UNIX security is a problem of legendary notoriety. Just about every aspect of a UNIX system has some security issue associated with it, and it’s usually the system administrator’s job to worry about this issue.
bash has two features that help solve this problem: the restricted shell, which is intentionally “brain damaged,” and privileged mode, which is used with shell scripts that run as if the user were root.
The restricted shell is designed to put the user into an environment where his or her ability to move around and write files is severely limited. It’s usually used for “guest” accounts. You can make a user’s login shell restricted by putting rbash in the user’s /etc/passwd entry. 
The specific constraints imposed by the restricted shell disallow the user from doing the following:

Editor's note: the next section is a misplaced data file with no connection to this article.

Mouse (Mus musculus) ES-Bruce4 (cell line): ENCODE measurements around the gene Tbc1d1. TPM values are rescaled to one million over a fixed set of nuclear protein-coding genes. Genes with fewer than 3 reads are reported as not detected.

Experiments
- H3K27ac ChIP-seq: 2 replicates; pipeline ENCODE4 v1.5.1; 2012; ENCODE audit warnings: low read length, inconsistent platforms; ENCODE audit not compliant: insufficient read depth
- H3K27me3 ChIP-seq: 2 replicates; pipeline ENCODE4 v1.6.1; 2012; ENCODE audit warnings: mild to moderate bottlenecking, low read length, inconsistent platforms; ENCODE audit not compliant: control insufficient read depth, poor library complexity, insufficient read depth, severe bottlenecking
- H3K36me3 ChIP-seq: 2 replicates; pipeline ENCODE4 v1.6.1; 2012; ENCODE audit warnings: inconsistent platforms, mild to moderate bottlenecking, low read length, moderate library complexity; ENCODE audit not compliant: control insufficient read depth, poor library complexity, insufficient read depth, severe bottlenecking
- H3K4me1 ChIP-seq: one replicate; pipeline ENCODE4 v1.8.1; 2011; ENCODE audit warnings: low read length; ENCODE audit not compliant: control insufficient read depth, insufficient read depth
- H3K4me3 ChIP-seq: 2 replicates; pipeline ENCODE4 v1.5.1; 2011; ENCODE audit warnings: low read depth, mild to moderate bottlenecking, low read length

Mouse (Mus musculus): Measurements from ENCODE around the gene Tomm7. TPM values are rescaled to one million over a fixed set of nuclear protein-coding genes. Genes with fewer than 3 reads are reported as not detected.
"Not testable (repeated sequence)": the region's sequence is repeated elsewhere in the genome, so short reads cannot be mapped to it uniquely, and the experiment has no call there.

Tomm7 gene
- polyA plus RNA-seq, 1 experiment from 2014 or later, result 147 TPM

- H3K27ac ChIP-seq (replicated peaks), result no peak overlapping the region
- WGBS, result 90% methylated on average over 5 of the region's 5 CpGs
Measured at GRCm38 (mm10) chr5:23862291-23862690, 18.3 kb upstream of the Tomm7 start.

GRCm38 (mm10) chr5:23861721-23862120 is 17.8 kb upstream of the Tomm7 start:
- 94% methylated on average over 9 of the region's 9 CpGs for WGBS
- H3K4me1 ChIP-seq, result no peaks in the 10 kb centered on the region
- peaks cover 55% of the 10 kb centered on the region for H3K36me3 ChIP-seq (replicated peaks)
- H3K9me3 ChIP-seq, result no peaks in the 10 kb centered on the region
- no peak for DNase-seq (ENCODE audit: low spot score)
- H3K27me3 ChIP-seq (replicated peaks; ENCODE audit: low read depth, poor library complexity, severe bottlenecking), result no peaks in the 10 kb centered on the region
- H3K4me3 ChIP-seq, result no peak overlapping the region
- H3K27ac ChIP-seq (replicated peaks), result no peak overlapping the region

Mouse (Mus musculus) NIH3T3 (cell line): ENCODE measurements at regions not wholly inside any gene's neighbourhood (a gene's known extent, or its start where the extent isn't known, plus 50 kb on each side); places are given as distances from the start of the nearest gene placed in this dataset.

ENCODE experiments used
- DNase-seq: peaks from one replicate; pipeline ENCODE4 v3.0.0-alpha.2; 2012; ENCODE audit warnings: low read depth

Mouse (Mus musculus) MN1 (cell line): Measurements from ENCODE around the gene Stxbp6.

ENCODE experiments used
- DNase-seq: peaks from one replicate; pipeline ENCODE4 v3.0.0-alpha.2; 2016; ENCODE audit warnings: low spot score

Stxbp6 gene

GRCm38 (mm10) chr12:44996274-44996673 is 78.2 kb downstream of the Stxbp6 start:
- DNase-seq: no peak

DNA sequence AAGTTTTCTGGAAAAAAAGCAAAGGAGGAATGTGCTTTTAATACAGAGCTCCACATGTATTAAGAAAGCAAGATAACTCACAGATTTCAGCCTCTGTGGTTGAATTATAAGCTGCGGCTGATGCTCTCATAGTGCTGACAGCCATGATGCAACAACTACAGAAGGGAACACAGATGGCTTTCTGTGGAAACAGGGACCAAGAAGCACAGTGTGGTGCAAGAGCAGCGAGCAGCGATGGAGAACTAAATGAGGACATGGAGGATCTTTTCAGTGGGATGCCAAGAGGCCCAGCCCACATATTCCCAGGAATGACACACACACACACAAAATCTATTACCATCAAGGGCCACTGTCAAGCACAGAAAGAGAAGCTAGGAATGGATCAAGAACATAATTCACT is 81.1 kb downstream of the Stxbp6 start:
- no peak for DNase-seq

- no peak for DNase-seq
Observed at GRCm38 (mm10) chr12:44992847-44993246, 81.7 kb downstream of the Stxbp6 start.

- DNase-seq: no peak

Changing working directories: cd is inoperative. If you try to use it, you will get the error message bash: cd: restricted.
Redirecting output to a file: the redirectors >, >|, <>, and >> are not allowed.
Assigning a new value to the environment variables SHELL or PATH.
Specifying any pathnames with slashes (/) in them. The shell will treat files outside of the current directory as “not found.”
Using the exec built-in.
Specifying a filename containing a / as an argument to the . built-in command.
Importing function definitions from the shell environment at startup.
Adding or deleting built-in commands with the -f and -d options to the enable built-in command. ...